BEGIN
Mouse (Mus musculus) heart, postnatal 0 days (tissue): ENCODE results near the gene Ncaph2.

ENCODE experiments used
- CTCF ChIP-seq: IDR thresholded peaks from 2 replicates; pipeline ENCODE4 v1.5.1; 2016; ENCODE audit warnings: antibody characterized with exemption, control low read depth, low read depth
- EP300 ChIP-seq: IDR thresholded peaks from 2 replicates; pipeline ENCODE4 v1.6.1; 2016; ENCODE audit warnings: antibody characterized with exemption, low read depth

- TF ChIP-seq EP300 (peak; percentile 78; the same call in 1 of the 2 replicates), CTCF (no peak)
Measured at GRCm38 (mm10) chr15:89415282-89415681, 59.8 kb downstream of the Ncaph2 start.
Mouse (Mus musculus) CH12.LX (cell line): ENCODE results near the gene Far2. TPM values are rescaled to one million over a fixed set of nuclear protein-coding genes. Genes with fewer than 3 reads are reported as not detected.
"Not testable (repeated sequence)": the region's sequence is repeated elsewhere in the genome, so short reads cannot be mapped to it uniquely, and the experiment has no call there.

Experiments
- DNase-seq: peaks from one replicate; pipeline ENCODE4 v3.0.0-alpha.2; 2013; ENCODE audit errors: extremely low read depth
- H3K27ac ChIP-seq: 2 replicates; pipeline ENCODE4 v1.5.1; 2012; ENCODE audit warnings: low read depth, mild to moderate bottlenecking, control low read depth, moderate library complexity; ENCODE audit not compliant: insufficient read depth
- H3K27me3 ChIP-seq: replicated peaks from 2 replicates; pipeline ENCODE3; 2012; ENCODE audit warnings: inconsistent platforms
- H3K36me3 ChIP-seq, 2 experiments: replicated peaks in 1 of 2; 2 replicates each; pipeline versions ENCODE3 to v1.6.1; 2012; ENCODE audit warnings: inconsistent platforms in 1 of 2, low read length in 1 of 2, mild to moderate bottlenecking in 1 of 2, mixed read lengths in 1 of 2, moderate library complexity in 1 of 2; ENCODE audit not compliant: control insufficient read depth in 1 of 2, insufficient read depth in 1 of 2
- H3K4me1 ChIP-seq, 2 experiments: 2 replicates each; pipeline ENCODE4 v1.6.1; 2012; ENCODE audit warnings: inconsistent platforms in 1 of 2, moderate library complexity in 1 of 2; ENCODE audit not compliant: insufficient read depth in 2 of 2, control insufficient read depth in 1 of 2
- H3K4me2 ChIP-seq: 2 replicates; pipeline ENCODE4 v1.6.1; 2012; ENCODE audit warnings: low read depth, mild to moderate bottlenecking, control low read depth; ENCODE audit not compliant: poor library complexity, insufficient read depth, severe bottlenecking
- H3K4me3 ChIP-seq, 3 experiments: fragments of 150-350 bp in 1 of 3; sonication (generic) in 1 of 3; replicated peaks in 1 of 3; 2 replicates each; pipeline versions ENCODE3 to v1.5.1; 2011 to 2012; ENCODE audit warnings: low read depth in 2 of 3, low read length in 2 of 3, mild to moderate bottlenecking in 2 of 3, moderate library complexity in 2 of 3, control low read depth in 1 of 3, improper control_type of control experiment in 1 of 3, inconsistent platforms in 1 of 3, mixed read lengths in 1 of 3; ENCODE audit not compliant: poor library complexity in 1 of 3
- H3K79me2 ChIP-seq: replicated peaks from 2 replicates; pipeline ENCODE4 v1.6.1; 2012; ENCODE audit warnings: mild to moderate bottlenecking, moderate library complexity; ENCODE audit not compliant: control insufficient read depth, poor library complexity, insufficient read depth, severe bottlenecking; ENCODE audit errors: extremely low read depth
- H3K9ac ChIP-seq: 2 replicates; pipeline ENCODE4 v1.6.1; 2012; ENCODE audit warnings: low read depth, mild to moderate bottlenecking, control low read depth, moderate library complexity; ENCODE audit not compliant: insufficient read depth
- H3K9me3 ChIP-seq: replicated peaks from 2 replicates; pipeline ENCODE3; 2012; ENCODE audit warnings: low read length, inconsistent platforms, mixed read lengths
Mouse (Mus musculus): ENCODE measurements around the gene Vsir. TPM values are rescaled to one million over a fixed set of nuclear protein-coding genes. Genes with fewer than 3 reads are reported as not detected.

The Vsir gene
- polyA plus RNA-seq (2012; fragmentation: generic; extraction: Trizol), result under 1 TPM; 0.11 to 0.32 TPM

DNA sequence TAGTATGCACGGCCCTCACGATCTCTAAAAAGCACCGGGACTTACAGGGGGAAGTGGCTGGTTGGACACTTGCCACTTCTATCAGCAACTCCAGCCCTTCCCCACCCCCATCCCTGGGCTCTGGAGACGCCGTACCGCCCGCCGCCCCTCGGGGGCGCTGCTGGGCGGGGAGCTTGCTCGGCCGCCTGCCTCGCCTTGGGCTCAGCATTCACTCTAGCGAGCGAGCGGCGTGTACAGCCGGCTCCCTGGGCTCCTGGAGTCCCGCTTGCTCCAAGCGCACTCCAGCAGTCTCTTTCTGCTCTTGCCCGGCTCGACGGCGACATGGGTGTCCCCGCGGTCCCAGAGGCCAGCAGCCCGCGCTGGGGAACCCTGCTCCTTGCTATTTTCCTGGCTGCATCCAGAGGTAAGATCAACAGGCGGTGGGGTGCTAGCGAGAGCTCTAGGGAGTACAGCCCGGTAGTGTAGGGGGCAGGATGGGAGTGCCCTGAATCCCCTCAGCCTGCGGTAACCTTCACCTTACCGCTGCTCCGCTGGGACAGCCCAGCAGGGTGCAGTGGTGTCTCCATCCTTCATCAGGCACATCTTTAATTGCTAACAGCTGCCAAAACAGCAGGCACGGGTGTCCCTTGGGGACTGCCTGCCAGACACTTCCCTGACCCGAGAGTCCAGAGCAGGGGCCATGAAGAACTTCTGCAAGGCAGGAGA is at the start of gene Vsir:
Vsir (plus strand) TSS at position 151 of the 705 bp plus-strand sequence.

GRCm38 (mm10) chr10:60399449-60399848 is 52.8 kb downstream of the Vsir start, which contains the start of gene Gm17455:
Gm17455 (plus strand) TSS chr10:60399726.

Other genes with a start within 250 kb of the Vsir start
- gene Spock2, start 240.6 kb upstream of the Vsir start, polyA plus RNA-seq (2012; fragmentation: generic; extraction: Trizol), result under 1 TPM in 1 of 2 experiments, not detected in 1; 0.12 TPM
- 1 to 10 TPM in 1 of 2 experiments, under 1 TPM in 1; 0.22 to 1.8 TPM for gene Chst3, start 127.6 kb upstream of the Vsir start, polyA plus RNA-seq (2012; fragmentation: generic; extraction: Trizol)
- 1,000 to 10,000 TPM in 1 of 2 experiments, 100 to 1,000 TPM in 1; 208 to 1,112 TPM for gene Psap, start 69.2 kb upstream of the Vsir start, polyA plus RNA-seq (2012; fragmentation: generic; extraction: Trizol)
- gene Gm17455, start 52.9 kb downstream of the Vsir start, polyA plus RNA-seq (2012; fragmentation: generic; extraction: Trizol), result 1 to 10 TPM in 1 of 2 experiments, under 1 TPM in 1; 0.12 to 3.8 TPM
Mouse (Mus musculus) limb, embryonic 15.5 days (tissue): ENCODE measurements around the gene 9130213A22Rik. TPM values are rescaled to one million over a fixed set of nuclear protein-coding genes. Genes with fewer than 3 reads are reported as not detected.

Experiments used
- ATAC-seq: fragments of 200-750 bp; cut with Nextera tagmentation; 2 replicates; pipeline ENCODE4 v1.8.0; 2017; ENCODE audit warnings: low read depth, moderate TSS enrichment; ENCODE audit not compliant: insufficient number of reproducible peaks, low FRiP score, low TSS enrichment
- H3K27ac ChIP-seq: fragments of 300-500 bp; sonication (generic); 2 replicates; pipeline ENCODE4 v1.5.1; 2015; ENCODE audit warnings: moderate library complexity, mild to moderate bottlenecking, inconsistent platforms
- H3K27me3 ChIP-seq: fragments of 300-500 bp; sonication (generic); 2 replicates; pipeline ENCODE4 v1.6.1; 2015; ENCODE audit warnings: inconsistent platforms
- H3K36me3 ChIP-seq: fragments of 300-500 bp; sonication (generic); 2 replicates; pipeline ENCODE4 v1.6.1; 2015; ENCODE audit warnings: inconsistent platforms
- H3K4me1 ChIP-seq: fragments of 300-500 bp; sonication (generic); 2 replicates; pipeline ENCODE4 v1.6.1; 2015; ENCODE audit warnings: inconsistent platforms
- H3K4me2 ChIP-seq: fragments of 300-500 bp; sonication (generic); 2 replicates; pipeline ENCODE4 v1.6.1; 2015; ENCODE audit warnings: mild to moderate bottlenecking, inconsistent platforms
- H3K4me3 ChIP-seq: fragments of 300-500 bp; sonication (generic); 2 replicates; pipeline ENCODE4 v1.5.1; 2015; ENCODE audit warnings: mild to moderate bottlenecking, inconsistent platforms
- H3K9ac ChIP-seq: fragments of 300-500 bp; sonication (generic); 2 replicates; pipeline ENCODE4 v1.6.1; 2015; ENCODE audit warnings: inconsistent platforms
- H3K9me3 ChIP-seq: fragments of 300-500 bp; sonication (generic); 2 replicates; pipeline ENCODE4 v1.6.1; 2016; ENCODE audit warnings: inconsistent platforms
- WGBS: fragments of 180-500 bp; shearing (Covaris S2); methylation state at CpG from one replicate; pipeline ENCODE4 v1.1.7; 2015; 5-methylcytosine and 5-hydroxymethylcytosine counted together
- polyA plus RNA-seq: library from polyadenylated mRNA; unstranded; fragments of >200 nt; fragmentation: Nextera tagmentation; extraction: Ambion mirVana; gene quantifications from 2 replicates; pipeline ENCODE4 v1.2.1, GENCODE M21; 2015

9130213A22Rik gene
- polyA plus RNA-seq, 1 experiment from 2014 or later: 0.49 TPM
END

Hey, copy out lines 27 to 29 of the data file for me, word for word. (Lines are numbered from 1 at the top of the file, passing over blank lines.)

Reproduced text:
Other genes with a start within 250 kb of the Vsir start
- gene Spock2, start 240.6 kb upstream of the Vsir start, polyA plus RNA-seq (2012; fragmentation: generic; extraction: Trizol), result under 1 TPM in 1 of 2 experiments, not detected in 1; 0.12 TPM
- 1 to 10 TPM in 1 of 2 experiments, under 1 TPM in 1; 0.22 to 1.8 TPM for gene Chst3, start 127.6 kb upstream of the Vsir start, polyA plus RNA-seq (2012; fragmentation: generic; extraction: Trizol)